Welcome angling friend.
Since I discovered my father's steamer trunk full of feathers and hooks at six years old, fly fishing became a lifelong passion. Rummaging through dads old chest, I became spellbound with the many fly boxes belonging to my father and grandfather which organized with rows of soft feathers so skillfully affixed to sharp yet dangerous hooks. I remember watching my father in hip waders make fly casts targeting likely spots on Colorado’s Crystal River. Dad could cast a weightless fly so deftly allowing it to land on the surface leaving no disturbance at all. I recall watching the fly dancing on the water's surface as it floated downstream in anticipation that, at any moment, a trout would leap free of the water and smash it. Almost on cue, a trout would rise to the surface and suck that fly into its mouth. Father would set the hook, and a crimson flanked rainbow trout would leap across the pool spraying water through the air.
My father preferred to catch rainbow trout to any other fish and more specifically, rainbow trout from streams flowing from the top of the Rocky Mountains. My father suddenly passed away when I was 14, so I left Colorado for a new home in Oregon. I spent 30 years chasing rainbow trout on Oregon's large rivers. In Oregon, however, the rainbow trout I pursued migrated to the ocean to grow large and robust to return as wild steelhead. A Steelhead is a rainbow trout growing much more substantial than any trout in Colorado could become.
Oregon was a beautiful place to live and raise my daughter but not so lovely while trying to live the fly fisherman’s lifestyle. A hard truth occurred to me: fishing pressure became so extreme during the Spey fishing revolution of the 90’s and into the 2000’s that it seemed as if someone was waving a 12-foot pole in every run of steelhead water. The numbers of returning steelhead were dismal compared to the sheer numbers of anglers pursuing them, and the politics of salmon in Oregon was deep. I had to compete with fishers spaced every 200 yards on a twelve-mile stretch of river to possibly find an open slot to catch, perhaps, a single fish, or two if it was a healthy return that year. When anglers, including myself, started open carrying of firearms just to keep other anglers from low holing them, it was time to hit the road.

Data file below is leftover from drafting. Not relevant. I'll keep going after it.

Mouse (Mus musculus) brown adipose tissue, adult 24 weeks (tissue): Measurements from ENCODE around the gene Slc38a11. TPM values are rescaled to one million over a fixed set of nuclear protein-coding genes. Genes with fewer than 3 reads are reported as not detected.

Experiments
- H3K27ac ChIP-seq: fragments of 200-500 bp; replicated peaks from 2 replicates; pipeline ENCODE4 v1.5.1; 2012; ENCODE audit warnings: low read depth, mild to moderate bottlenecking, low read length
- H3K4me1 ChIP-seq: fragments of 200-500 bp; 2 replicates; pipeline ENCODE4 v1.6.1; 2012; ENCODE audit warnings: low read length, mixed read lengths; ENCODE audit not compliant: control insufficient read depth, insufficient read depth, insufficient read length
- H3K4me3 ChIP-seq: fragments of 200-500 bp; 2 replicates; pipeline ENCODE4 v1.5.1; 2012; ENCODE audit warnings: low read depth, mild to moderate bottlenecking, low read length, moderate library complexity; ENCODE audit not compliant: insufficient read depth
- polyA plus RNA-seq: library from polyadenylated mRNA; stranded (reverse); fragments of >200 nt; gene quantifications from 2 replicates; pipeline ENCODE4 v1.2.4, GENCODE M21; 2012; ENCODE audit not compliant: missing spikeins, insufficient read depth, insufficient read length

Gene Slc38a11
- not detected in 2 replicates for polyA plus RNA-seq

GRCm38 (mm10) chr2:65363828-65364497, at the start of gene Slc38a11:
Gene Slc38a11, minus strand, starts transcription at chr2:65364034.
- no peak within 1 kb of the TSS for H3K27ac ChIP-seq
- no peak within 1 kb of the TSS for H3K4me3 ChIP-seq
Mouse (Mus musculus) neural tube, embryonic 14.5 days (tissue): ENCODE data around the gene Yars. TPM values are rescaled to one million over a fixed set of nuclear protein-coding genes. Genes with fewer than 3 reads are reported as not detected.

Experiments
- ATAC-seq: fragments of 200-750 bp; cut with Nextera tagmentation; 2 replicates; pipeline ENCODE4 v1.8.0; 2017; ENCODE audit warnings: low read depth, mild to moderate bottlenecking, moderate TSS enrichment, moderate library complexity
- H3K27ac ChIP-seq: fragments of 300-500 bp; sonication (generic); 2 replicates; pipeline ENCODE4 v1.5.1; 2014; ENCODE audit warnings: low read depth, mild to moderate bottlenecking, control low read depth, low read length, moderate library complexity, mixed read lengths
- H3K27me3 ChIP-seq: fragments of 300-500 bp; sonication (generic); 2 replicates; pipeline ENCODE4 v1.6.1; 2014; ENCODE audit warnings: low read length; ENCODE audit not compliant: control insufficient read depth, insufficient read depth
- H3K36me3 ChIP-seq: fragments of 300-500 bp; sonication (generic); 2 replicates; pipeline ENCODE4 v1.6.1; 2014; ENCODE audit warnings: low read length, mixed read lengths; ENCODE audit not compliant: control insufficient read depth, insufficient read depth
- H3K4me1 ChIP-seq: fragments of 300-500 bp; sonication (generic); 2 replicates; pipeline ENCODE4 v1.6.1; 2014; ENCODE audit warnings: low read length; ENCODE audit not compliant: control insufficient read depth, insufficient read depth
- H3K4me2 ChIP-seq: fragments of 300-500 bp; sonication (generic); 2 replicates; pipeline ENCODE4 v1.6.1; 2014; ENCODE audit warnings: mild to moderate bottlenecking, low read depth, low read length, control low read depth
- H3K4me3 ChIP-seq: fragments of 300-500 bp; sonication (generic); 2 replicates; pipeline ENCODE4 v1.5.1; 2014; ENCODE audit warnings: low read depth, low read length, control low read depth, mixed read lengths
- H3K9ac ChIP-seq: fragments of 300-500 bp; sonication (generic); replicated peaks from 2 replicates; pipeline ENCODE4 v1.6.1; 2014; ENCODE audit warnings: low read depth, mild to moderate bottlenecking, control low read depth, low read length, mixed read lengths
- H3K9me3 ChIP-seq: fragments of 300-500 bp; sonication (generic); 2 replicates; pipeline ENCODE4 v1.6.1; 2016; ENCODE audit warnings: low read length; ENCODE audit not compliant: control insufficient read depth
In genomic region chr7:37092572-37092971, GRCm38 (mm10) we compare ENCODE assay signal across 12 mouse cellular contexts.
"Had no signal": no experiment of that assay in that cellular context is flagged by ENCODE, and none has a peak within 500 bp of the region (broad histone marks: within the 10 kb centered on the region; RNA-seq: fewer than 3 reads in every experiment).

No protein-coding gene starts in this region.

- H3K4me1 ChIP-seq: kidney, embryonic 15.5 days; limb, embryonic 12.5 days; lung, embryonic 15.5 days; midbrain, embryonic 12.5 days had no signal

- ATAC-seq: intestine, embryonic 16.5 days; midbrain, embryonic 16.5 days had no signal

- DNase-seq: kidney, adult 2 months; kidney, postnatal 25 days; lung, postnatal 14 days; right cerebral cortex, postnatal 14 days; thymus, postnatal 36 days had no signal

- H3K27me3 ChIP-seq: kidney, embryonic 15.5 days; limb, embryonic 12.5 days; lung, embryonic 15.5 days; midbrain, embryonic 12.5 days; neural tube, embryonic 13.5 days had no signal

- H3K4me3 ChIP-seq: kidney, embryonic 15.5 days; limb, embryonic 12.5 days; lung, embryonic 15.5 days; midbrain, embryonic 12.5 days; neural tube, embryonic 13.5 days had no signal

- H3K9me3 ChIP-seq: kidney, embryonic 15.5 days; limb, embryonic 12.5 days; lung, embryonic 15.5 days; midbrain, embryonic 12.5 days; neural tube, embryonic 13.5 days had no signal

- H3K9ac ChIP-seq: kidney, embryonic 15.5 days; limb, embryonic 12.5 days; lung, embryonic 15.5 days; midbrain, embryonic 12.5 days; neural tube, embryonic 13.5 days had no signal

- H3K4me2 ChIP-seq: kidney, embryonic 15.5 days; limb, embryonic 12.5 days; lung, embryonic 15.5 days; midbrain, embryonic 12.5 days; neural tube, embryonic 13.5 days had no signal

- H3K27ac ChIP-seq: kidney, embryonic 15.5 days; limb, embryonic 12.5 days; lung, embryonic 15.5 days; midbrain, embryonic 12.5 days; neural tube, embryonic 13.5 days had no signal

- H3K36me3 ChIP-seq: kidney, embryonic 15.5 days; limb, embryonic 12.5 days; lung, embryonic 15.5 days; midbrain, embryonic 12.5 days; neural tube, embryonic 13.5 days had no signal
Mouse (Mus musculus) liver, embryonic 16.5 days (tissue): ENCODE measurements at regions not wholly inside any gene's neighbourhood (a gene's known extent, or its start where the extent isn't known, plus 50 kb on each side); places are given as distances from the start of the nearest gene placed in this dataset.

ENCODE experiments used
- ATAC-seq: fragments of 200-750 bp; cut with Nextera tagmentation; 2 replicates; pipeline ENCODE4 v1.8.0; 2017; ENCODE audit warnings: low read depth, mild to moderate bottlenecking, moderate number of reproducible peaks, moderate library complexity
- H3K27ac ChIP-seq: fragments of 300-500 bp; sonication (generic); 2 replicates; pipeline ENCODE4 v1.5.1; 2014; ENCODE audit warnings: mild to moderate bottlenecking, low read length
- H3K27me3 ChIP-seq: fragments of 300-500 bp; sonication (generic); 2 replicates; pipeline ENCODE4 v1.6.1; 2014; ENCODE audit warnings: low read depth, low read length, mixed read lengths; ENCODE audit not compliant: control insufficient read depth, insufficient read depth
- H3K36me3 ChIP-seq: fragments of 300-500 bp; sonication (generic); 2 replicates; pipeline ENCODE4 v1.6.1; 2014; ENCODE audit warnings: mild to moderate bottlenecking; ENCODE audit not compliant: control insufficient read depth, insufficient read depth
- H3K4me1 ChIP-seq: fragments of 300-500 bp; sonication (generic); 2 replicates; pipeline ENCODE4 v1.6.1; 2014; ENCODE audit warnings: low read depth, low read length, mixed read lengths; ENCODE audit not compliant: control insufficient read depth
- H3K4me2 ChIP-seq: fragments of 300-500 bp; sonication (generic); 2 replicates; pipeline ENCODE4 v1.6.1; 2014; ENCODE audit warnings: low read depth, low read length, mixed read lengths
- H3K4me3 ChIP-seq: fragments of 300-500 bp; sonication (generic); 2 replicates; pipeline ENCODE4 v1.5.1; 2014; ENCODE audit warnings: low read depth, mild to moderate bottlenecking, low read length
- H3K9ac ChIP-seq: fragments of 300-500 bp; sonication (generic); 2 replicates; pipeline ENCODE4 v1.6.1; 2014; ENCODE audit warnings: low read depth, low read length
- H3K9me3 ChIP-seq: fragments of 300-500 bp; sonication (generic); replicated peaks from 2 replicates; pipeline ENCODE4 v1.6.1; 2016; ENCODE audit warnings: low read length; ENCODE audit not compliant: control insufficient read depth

In my 40 years as a devoted fly fishing enthusiast, I have studied hundreds of books, read thousands of magazines and browsed countless blogs in pursuit of fly fishing knowledge. I have earned degrees in fisheries science and ultimately contemplate chasing a Ph.D. in a fisheries-related subject, though I would miss the time I get to spend on the river fishing. Most importantly, I log thousands of hours every year while fishing and guiding. I have combined my education and experience as a fisheries scientist to bring you as much information as possible to help you become a better fisherman.
This website is about offering to you the proven fly patterns that fill my fly boxes. I also write a blog section where I have added several valuable articles that can improve your fly fishing game. I have pieces on reading the water, speaking a universal language of science, protecting our fisheries and a small dose of fly fishing ethics which should help us all get along a little better.
John P. Newbury